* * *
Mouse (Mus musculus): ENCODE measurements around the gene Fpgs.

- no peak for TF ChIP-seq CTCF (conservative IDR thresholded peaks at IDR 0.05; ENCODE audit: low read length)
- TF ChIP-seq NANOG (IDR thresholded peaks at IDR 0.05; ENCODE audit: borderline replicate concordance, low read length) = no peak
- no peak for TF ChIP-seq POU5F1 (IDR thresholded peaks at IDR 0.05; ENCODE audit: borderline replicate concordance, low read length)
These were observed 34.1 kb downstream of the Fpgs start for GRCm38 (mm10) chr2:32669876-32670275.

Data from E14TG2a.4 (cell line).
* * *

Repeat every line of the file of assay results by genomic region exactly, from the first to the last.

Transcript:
Mouse (Mus musculus): ENCODE measurements around the gene Fpgs.

- no peak for TF ChIP-seq CTCF (conservative IDR thresholded peaks at IDR 0.05; ENCODE audit: low read length)
- TF ChIP-seq NANOG (IDR thresholded peaks at IDR 0.05; ENCODE audit: borderline replicate concordance, low read length) = no peak
- no peak for TF ChIP-seq POU5F1 (IDR thresholded peaks at IDR 0.05; ENCODE audit: borderline replicate concordance, low read length)
These were observed 34.1 kb downstream of the Fpgs start for GRCm38 (mm10) chr2:32669876-32670275.

Data from E14TG2a.4 (cell line).